Feature walls are a great way to add visual interest to a room and really make a statement. You can create a feature wall by painting it a different colour from the others, wallpapering it or simply hanging a tapestry, if you prefer something less permanent. This bold cotton tapestry will summon thoughts of tropical vacations as you drift into slumber. Assembly Home Banana Leaf Tapestry, Urban Outfitters, $72.
This generously sized piece will add a sense of drama to the room in which it’s hung. Made from pounded iron, this piece features an intricately etched design and an antiqued brass finish. It’ll be a conversation starter, that’s for sure! Decorative Metal Disc, Pottery Barn, $249
These keys, locked behind the glass of a shadow box, can spark imagination as to their origin. Each key is a reproduction of a vintage original that was found as part of a private collection. Each one is unique and displayed behind glass, and becomes an interesting and intriguing piece of artwork. Key Shadow Boxes, Restoration Hardware, $99.
A clock almost seems quaint and retro these days since many of us rely on our phones to tell the time. But clocks still have a place in our homes, especially when they’re beautifully designed timepieces like this one. Hanging from a leather strap and mimicking the style of a captain’s mirror, this walnut wood veneered wall clock makes a great decorative touch to your home. Umbra Canteen Clock, Indigo, $120.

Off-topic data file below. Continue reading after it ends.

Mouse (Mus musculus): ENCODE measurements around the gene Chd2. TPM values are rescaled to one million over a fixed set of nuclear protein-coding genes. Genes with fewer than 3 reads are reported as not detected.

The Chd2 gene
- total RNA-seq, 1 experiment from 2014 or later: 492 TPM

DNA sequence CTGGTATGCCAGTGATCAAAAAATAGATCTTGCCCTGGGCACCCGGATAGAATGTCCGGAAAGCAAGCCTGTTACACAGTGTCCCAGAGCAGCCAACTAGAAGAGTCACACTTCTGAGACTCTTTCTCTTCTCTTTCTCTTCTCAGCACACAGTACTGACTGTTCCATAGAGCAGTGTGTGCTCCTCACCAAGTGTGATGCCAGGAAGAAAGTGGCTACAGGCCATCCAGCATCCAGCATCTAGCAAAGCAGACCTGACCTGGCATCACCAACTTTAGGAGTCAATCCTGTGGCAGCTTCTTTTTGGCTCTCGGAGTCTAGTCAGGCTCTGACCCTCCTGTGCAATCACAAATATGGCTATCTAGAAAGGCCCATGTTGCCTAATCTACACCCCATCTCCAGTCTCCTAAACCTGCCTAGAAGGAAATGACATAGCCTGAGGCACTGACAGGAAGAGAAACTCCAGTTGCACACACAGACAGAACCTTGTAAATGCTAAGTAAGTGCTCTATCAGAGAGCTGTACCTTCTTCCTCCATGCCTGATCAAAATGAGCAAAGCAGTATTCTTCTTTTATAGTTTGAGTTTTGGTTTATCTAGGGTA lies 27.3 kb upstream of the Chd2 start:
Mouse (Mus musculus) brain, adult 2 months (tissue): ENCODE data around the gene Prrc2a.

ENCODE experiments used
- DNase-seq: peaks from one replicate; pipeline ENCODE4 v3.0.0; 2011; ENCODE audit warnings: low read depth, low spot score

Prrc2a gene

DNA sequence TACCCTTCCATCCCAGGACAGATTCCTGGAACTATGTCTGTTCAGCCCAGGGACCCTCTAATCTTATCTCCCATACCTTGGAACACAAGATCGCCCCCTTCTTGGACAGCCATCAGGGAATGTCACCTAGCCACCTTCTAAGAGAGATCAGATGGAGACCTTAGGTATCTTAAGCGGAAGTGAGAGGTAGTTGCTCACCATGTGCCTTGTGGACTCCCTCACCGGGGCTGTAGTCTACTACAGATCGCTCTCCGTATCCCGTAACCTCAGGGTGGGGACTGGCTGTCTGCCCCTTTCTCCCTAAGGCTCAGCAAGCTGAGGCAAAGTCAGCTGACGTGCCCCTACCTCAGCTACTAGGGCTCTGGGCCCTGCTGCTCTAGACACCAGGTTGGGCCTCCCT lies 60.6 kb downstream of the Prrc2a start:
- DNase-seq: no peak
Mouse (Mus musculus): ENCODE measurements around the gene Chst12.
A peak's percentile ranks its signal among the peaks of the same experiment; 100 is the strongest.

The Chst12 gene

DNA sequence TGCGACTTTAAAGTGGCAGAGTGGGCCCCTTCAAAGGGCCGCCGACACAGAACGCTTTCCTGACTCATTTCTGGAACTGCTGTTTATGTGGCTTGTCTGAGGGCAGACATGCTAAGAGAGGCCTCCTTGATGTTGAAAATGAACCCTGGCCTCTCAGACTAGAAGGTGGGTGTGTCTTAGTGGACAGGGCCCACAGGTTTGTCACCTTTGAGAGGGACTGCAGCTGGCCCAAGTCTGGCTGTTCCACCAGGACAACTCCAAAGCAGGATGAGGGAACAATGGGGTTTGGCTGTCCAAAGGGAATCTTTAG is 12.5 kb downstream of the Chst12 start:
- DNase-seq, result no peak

Perfect for corners in your home that could use a bit of illumination, this wall sconce is just the solution, adding light as well as a beautiful decorative element. Made with a metal frame with a polished nickel finish and fabric shade, its minimal, slim profile is ideal if you’re short on space. Monroe One Light Sconce, Horchow, $145.
This photograph beautifully captures an ordinary moment in front of the most photographed sites in the world: The Louvre. If you, like so many, have a love affair with Paris, this gorgeous rendering is one you’ll love to have hanging on your wall. You’ll smile and think of the City of Light each and every time you pass by it. Men in Red Limited Edition Print, Minted, starting at $20.
Buying guide: The truth about thread count
Is there anything better than sliding into a bed laden with good quality sheets? At the end of the day, I can't wait to stretch out under my fresh, soft covers and nestle my face into a good cotton-covered pillow. We spend a third of our lives in bed so quality sheets are key, but how do you get quality for your money? There's no doubt that most consumers believe the higher the thread count, the better the quality, but this isn't entirely true. With the help and expertise of Joanna Goodman, owner of Au Lit Fine Linens, we expose the truth about thread count and what it takes to find quality bed sheets.
What is thread count, really?